Dhamma that triggers SJWs

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binocular
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Re: Dhamma that triggers SJWs

Post by binocular » Fri May 24, 2019 10:13 am

mikenz66 wrote:
Thu May 23, 2019 7:34 pm
Yes, probably unrealistic, but I was trying to bring some balance to the thread by trying to find some suttas that might trigger people who are triggered by the concept of SJW.
Why not, you know, end the triggering, and just start shooting, and be done with it?
Every person we save is one less zombie to fight. -- World War Z

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Will
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Re: Dhamma that triggers SJWs

Post by Will » Fri May 24, 2019 2:03 pm

DNS wrote:
Fri May 24, 2019 5:20 am
Will wrote:
Fri May 24, 2019 12:17 am
Roy Rogers and Trigger are long dead, so we really should not keep beating that dead horse.
I think most DW members are too young to know what you're talking about. :D

I might even be too young, but I'll take a shot at it.

Trigger was the name of his horse and is in reference to people being "triggered" and beating a dead horse saying is appropriate as it applies to discussions too.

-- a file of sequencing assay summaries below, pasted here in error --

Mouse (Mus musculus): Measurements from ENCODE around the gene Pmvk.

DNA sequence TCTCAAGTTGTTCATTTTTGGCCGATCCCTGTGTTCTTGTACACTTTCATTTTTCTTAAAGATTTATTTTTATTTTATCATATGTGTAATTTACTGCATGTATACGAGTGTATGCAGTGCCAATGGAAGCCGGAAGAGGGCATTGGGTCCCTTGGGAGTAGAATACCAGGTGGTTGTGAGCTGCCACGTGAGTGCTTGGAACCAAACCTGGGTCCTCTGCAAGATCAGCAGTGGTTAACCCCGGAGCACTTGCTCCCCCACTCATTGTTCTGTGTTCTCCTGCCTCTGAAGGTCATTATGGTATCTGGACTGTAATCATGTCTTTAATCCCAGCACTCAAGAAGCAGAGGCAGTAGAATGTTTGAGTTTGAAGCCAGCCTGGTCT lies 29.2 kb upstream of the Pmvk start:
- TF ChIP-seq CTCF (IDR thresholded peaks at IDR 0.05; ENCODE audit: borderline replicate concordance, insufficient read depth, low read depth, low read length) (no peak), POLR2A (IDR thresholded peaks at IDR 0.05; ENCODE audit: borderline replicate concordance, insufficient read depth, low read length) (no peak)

Roy Rogers was famous for always saying "I never met a man I didn't like" so I assume that is in reference to pollyanna people who get triggered when that paradigm is not met?
Age is just a concept, except when my knees, the mirror, my extended memory & DNS remind me. :)
Wholesome virtuous behavior progressively leads to the foremost. -- AN 10.1

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DNS
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Re: Dhamma that triggers SJWs

Post by DNS » Fri May 24, 2019 2:47 pm

Will wrote:
Fri May 24, 2019 2:03 pm
Age is just a concept, except when my knees, the mirror, my extended memory & DNS remind me. :)
:D :thumbsup:

Back when Harry Reid was Senate majority leader (U.S. Senator from Nevada), there were some bumper stickers that read:

Roy Rogers never met Harry Reid

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mikenz66
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Re: Dhamma that triggers SJWs

Post by mikenz66 » Fri May 24, 2019 8:58 pm

binocular wrote:
Fri May 24, 2019 10:13 am
mikenz66 wrote:
Thu May 23, 2019 7:34 pm
Yes, probably unrealistic, but I was trying to bring some balance to the thread by trying to find some suttas that might trigger people who are triggered by the concept of SJW.
Why not, you know, end the triggering, and just start shooting, and be done with it?
It's interesting that the idea expressed in some suttas of Women being dominant in some areas of life didn't seem to generate much interest. However, Samvara said:
Sam Vara wrote:
Wed May 22, 2019 9:52 pm
Actually this made me think of the ideal marriage in tough working class communities of fifty or so years ago in the UK. It's perfectly compatible with the man being a strong protector and a breadwinner; a source of male pride that he can support a domestic matriarchy. When there are few opportunities for women to work outside the home, there's something almost unmanly about getting involved in domestic bickering about the home and the children. I think we need to assume that the Buddha only had experience of societies where duties were strongly sex-segregated, and that his concern was for the sort of domestic harmony that avoids the generation of dark kamma.